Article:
Research Questions

  1. What relationship exists between the foreign policy posture of President Umar Musa Yar’Adua and President Ebele Goodluck Jonathan?
  2. Did the 7-Point Agenda of Yar’Adua  and the Transformation Agenda of Jonathan have any significant impact on Nigeria’s economic status as a regional power in Africa between 2007 and 2015?
  3. How did insecurity in the Niger Delta affect the status of Nigeria in the comity of nations under Yar’Adua?
  4. What implications has Boko Haram insurgency have on Nigeria’s position in the comity of nations under Jonathan?
  5. Is there a nexus between Yar’Adua and Jonathan’s foreign policy toward Citizen Diplomacy?
  6. Are there differences in their patterns of engagements with peace-support operations in Africa?

This study adopts a historical research method will be used in carrying out this study. However, a critical examination of the dramatic relations between Nigeria’s foreign policy and development will be analyzed using findings from both primary and secondary sources.


[1] Nigerian Army. Geo-Politics: Lecture Notes For Senior Staff On ‘Nigeria In International Affairs’. Abuja, 2011, p.6

[2] Obioma  P.  O. “The Foreign  Policy  Process of  Nigeria”. (Unpublished Doctoral Thesis), University  of Edinburgh., 1986, p.6

[3] Niyi A.,  The Domestication of Nigeria’s Foreign Policy. The Punch Newspaper, Tuesday, October 4, 2011.

[4] Lauren P., Nigeria: Current Issues and U.S. Policy. Congressional Research Service, p.11

[5] ThisDay Newspaper, April 6, 2009, p.80

[6] Reuben, A.  “A Sad Yar’adua and the G-20 Summit”.  April 5, 2009. Accessed from http://www.nigeriavillagesquare.com/columnists/a-sad-yaradua-and-the-g-20-summit.html  30/12/2013.

[7] R.O. Ajetunmob and T.F. Omotere, “African-Centeredness Of Nigeria’s Foreign Policy: Moving From Anthropological Diplomacy To Citizen Diplomacy”. A Paper presented at the biennial conference of the Department of History and Diplomatic Studies, University of Abuja,  2012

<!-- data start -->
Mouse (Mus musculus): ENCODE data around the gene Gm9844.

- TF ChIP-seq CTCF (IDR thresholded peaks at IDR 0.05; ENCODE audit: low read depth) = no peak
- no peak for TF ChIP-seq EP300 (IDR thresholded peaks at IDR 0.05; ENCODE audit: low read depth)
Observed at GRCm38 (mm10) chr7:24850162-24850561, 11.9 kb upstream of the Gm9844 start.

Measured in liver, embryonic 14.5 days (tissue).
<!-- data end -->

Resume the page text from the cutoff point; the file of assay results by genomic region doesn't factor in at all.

[8]  Adelusi, O.P.  and Oluwashakin, A., “Foreign Policy And Nigerians In Diaspora: An Analysis Of President Goodluck Jonathan’s Foreign Policy Review (2011)” http://olufemiadelusi.blogspot.com/2013/10/foreign-policy-and-nigerians-in.html

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THE RELATIONSHIP BETWEEN LEARNING STYLES AND EMOTIONAL INTELLIGENCE OF EDUCATIONAL MANAGEMENT STUDENTS IN NIGERIAN UNIVERSITIES

Learning Styles



Chapter One: Introduction

Learning styles refer to the different approaches to learning, knowledge processing and problem-solving that students use (Mark, 2013).  Learning styles differ among students. Some of the ways learning styles between individuals can differ are amongst achievement levels, gender, age, and culture. Individuals’ achievement levels can be high versus low academic achievement. Thus, awareness of the person’s learning style will help to more effectively solve everyday problems and make life easier. Many educators become aware that students ‘ emotional intelligence should be incorporated into and enrolled in the classroom in the learning environment. When learning style and emotional intelligence are addressed, it increases the academic achievement of learners.